Fire Investigation

Chemical contamination in a building after a fire is an increasing concern for the building occupants. Known carcinogenic effect and toxicity of the chemicals generated can lead to many health problems if no post-fire contamination control measures are in place. Because of the diverse nature of materials being burnt in a fire, there is considerable uncertainty in the estimated emissions from different types of fire. Typically a fire can produce numerous products of combustion including gases, soot and particulate matter, volatile organic compounds (VOCs) and semi-volatile organic compounds including polycyclic aromatic hydrocarbons (PAHs). Sometimes, depending on the sources of burning, metals such as lead, mercury, chlorinated species such as polychlorinated dibenzo-p-dioxins (PCDDs) and polychlorinated dibenzofurans (PCDFs) or polychlorinated biphenyls (PCBs) can be emitted as well. The tables below show some of the common contaminants in a fire:

Inorganic GasesVolatile Organic Compounds (VOCs)Semi-Volatile Organic Compounds (SVOCs)
Carbon dioxideBenzenePolycyclic Aromatic Hydrocarbons (PAHs)
Carbon Monoxide1,3-ButadieneChlorobenzenes
Hydrogen CyanidePhenolCreosol and alkyl phenols
Hydrogen ChlorideStyreneOrganophosphates
Nitrogen OxidesBenzofuranDibenzofuran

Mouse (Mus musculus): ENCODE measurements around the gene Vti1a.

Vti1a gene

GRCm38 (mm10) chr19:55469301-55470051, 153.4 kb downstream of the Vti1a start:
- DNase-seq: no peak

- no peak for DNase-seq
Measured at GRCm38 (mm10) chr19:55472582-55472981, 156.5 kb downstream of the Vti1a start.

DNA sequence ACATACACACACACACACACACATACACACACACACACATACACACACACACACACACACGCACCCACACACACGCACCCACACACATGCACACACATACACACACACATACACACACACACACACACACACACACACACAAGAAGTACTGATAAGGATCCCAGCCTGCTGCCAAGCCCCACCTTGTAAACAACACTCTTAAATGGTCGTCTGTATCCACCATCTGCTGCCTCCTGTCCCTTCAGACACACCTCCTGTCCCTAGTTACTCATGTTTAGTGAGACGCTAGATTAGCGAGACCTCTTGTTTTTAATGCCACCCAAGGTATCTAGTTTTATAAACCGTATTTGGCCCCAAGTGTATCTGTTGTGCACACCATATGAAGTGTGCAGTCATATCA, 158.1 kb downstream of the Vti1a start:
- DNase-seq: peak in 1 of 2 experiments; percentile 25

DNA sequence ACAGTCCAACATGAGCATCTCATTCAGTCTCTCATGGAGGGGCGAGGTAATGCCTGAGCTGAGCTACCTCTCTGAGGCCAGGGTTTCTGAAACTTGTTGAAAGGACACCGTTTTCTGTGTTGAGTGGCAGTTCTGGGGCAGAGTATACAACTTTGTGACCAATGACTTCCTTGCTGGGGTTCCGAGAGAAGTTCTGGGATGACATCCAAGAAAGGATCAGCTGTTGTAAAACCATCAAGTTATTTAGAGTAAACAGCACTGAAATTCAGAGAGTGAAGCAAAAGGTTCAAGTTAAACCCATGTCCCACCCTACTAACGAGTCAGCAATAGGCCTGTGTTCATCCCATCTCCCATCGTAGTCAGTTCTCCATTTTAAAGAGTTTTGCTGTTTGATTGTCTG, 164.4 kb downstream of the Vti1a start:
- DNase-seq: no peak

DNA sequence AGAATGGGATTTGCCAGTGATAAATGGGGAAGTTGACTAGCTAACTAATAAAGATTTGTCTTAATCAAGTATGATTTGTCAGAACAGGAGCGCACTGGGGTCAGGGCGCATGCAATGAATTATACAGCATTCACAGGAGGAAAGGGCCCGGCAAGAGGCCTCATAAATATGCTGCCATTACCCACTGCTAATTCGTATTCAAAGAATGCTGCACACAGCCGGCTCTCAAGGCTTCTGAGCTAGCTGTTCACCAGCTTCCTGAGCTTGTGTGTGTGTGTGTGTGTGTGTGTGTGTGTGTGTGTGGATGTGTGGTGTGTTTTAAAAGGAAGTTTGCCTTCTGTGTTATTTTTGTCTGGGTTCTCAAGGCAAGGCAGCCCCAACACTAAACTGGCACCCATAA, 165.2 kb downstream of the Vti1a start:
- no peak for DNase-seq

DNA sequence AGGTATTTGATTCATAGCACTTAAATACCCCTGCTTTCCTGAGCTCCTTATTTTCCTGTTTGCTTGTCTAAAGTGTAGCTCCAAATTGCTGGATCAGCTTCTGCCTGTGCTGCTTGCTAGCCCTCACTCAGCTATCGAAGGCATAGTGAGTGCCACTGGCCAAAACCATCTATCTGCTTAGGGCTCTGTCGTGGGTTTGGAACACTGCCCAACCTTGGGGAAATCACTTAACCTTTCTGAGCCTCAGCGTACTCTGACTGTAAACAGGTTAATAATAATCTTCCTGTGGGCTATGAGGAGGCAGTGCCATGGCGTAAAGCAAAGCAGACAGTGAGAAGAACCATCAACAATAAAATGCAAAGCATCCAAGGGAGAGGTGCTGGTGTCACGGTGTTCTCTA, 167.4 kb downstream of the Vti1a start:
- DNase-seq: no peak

Hydrogen BromideThiopheneIndene
Hydrogen FluorideAcroleinBenzothiophenes
Sulphur DioxideFormaldehydePCDDs/PCDFs

Various methods are used to characterize these parameters, including thermal desorption gas chromatography/ mass spectrometry for volatile organics, wipe or bulk samples for semi-volatile organic compounds using gas chromatography/ mass spectrometry; as well as ion chromatography, high pressure liquid chromatography and gas chromatography with specific detectors for the inorganic gases and formaldehyde. For post-fire analysis, most of inorganic gases are usually not required if the area has been ventilated.

With open characterization, CASSEN can detect the major compounds present in the environment post-fire and their approximate concentrations to determine whether they are hazardous to health. This approach is significantly better than a target compound list with which many key toxic compounds are not detected. In some cases, using the open characterization, our laboratory can construct the pattern of the fire occurrence such as electrical fire, petrochemical fire or others.

CASSEN has extensive expertise in many fire related analysis including fire investigation analysis, post-fire contamination clearance, arson testing, fire-fighters post fire exposure study and vegetable oil fire and as expert witness for fire litigation cases.